This post and upcoming posts will focus on molecular breast cancer subtypes, which are crucial diagnostic tools used to determine the best and most appropriate course of treatment. There are currently four molecular breast cancer subtypes recognized by scientists and clinicians based on their expression of hormone receptors (HR) for estrogen and progesterone (ER and PR) and their expression of the cell-surface receptor HER2: Luminal A, Luminal B, HER2-positive, and Triple Negative Breast Cancer.

ER = estrogen receptor, PR = progesterone receptor, HER2 = positive for the cell surface receptor HER2, Ki-67 = a marker for how fast cancer cells grow, -ve = negative, +ve = positive. Image Credit Here.

Today’s post is all about Luminal A and Luminal B subtypes, which are hormone receptor-dependent (hormone receptor-positive, also known as estrogen receptor-positive or estrogen receptor/progesterone receptor-positive). These breast cancers have higher than normal levels of receptors for estrogen (ER+) and progesterone (PR+), which normally tell breast cells to grow during pregnancy as they get ready to start producing milk. In cancer, these receptors stay active and make breast cells grow when they shouldn’t, which is a key characteristic of breast cancer. Luminal B breast cancers also have too much of the cell surface receptor HER2, which also makes breast cells grow uncontrollably, contributing to cancer. HER2 positive breast cancer will be covered in the next post.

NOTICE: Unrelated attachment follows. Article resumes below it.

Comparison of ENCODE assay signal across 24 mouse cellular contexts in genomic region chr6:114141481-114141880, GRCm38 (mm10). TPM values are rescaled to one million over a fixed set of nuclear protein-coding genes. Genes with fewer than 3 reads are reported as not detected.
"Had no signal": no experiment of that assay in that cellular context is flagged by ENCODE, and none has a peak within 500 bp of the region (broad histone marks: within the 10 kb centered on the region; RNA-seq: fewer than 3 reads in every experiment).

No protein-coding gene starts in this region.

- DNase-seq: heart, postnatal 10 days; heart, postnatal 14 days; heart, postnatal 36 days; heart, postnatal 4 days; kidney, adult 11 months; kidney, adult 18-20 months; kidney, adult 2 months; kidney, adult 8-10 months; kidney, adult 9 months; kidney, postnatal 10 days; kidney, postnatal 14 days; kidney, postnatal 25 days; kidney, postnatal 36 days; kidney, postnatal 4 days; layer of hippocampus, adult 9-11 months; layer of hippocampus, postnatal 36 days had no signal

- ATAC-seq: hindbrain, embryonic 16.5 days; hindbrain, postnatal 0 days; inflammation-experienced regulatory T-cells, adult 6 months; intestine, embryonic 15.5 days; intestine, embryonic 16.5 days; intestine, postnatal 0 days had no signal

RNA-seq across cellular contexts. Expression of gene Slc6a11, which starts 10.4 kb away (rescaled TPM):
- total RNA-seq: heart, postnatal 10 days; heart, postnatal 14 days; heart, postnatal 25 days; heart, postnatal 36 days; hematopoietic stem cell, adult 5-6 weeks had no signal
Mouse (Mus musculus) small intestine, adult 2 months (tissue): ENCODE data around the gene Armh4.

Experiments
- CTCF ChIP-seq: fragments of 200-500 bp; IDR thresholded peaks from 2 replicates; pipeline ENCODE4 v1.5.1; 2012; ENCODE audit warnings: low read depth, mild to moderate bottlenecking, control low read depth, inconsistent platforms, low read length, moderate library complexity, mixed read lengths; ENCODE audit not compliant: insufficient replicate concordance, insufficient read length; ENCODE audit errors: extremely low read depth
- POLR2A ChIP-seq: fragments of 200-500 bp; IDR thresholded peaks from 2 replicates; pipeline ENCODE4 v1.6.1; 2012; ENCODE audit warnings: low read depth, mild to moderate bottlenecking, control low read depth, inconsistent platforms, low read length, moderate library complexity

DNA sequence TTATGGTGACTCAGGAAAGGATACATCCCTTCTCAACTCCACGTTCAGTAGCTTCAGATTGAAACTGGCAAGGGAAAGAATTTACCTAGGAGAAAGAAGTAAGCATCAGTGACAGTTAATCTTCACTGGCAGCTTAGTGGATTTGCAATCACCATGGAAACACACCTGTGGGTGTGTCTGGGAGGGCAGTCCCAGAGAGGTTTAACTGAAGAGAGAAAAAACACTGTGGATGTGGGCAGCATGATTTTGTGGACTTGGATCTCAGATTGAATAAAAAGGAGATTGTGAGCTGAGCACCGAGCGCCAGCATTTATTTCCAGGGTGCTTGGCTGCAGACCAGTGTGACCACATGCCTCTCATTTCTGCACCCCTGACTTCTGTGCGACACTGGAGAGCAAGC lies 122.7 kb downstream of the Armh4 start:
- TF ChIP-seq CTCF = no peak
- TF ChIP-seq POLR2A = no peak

How do estrogen and progesterone receptors make cancer cells grow? Estrogen produced by your body binds to molecules called receptors. When estrogen or progesterone enters a breast cell, it binds to a partner, called a receptor. When the receptor binds to the hormone, it sends a signal to the cell that tells it to grow, like when you’re pregnant and your breasts are getting ready to make milk for when the baby is born. Normally, after pregnancy and lactation, estrogen levels in your body go down and your breast cells stop growing. In breast cancer, your breast cells make too many receptors, so when estrogen levels go up in your body, like during your normal menstrual cycle, your breast cells grow abnormally, which is one hallmark of cancer. If other changes occur in your breast cells to form a cancerous growth, these estrogen and progesterone receptors make the cancer cells grow uncontrollably.